• SHOW WARNINGS;: If the most recent insert gives a warning, this is how you see it. But you must do this right when the warning is given; it won’t work later (although app server should have error handling)

NULL / NOT NULL & Default Values

  • NOT NULL means this column is not allowed to have no value
  • Unless specified the default value for an INT will be 0
  • Unless specified the default value for a VARCHAR will be an empty string ''
  • You can insert data into a table as NULL unless that column is specifically marked NOT NULL
  • To set a default value, add this when creating the table (can be combined with NOT NULL):
name VARCHAR(20) NOT NULL DEFAULT ‘unnamed’,

Primary Key & Auto Increment

  • Primary key is a unique value assigned to each row for identification
  • This can be set up as an auto-incrementing column when creating a table:
CREATE TABLE unique_cats (
name VARCHAR(100),
age INT,
PRIMARY KEY (cat_id)
  • Primary key can also be set along with the actual column:
CREATE TABLE employees (
first_name VARCHAR(40) NOT NULL,
last_name VARCHAR(40) NOT NULL,
middle_name VARCHAR(40),
current_status VARCHAR(40) NOT NULL DEFAULT 'employed'
  • Result:
mysql> DESC employees;
| Field | Type | Null | Key | Default | Extra |
| id | int(11) | NO | PRI | NULL | auto_increment |
| last_name | varchar(40) | NO | | NULL | |
| first_name | varchar(40) | NO | | NULL | |
| middle_name | varchar(40) | YES | | NULL | |
| age | int(11) | NO | | NULL | |
| current_status | varchar(40) | NO | | employed | |

Reading Data In Tables

  • SELECT * FROM tablename: Read all data in the table, in the default order / how the table was created.
  • SELECT name FROM tablename: Show one column.
  • Can also be combined: SELECT name, age FROM tablename
  • Columns will be displayed in the order that the SELECT command is written; but again if it’s SELECT * it will display in the default order.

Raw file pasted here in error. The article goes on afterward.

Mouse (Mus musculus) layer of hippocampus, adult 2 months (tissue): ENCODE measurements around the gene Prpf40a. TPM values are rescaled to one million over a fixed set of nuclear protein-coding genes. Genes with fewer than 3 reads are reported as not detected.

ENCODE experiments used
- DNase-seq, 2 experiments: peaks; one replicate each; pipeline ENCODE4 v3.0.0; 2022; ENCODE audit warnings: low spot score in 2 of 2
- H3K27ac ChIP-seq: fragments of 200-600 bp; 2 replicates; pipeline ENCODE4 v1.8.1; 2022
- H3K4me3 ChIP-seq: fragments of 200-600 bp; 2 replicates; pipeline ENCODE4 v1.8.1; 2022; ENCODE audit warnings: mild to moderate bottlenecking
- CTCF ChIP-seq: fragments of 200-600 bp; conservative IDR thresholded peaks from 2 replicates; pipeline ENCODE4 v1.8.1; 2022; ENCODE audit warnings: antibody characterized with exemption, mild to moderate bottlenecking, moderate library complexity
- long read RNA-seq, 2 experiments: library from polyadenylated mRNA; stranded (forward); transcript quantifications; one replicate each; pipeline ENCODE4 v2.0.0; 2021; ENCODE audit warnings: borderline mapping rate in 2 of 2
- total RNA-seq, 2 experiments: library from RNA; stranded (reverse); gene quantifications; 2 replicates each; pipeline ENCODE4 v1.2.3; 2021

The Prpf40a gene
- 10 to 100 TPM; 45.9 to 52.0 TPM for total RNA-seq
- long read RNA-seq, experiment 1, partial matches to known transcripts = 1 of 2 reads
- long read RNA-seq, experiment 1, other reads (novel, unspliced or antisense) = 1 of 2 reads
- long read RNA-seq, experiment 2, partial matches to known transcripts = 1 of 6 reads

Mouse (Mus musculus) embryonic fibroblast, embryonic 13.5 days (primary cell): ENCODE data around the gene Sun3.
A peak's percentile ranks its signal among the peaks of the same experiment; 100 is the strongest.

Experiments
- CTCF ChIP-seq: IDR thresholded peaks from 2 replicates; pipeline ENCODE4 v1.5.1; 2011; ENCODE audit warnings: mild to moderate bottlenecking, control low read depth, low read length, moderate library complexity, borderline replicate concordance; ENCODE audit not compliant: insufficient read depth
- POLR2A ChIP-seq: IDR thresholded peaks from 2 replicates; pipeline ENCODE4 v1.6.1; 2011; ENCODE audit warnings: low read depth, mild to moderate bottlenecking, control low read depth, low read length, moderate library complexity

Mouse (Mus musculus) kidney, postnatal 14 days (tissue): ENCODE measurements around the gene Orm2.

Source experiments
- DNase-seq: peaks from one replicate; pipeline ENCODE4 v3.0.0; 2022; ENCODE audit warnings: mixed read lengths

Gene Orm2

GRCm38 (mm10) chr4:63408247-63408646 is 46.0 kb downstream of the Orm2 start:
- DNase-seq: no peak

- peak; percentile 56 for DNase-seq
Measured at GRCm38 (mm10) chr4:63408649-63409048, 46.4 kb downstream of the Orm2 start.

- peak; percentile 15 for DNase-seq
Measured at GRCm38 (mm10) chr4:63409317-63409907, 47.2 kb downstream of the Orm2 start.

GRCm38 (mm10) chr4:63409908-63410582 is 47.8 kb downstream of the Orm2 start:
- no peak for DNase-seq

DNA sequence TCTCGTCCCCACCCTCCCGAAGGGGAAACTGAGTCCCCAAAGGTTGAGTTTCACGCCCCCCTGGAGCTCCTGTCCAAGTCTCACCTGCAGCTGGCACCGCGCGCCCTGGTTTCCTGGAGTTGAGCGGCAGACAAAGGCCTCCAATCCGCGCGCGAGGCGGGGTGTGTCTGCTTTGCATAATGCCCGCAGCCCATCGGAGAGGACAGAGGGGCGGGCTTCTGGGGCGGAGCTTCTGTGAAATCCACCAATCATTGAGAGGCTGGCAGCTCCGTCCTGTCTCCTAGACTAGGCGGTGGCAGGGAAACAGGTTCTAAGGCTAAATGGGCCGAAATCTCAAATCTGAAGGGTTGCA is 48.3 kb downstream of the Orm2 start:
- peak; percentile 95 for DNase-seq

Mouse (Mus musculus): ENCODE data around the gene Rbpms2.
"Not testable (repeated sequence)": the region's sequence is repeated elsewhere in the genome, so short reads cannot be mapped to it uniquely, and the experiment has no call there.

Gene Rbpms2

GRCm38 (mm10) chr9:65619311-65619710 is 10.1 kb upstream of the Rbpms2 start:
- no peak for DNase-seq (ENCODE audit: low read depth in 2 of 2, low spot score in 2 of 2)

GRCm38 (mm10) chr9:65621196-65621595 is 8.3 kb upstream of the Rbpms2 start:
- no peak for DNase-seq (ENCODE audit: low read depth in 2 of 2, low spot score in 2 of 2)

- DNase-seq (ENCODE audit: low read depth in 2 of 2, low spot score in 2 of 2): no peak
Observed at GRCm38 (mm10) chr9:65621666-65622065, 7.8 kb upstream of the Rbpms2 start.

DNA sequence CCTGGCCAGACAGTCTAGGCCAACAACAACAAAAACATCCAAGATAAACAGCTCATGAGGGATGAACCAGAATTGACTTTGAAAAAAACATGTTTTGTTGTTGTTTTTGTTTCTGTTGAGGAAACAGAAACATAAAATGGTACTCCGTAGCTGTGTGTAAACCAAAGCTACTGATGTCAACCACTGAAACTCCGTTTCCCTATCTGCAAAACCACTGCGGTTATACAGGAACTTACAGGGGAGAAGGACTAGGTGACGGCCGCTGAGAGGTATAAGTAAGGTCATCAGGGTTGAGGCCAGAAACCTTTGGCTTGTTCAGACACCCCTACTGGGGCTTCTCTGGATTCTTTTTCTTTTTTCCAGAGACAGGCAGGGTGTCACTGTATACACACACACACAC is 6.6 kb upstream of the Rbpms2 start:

WHERE Keyword

  • Select by age: SELECT * FROM cats WHERE age=4; (INTs don’t require quotes)
  • Select by name: SELECT * FROM cats WHERE name='Egg'; (VARCHARs require quotes)
  • Queries are case-insensitive. Produces same result as previous: SELECT * FROM cats WHERE name='egG';
  • Can also compare columns to each other: SELECT cat_id, age FROM cats WHERE cat_id=age;


  • Change the display of column names. Useful when joining tables which may have columns of the same name.
  • SELECT cat_id AS id, name FROM cats;: Renames cat_id column display to id
  • SELECT name AS 'cat name', breed AS 'kitty breed' FROM cats;: Can do multiple columns at once.

Updating Data In Tables

  • The format: UPDATE tablename SET column_name='new value' WHERE column_name='select value'
  • Change tabby cats to shorthair: UPDATE cats SET breed='Shorthair' WHERE breed='Tabby';
  • Update Misty’s age: UPDATE cats SET age=14 WHERE name='Misty';

Deleting Data From Tables

  • The format: DELETE FROM table_name WHERE column_name="data"
  • Best to select first to ensure you have the right data: SELECT * FROM cats WHERE name='egg';
  • THEN run the delete command: DELETE FROM cats WHERE name='egg';

Up Next

Tomorrow I’m scheduled to continue working on MySQL.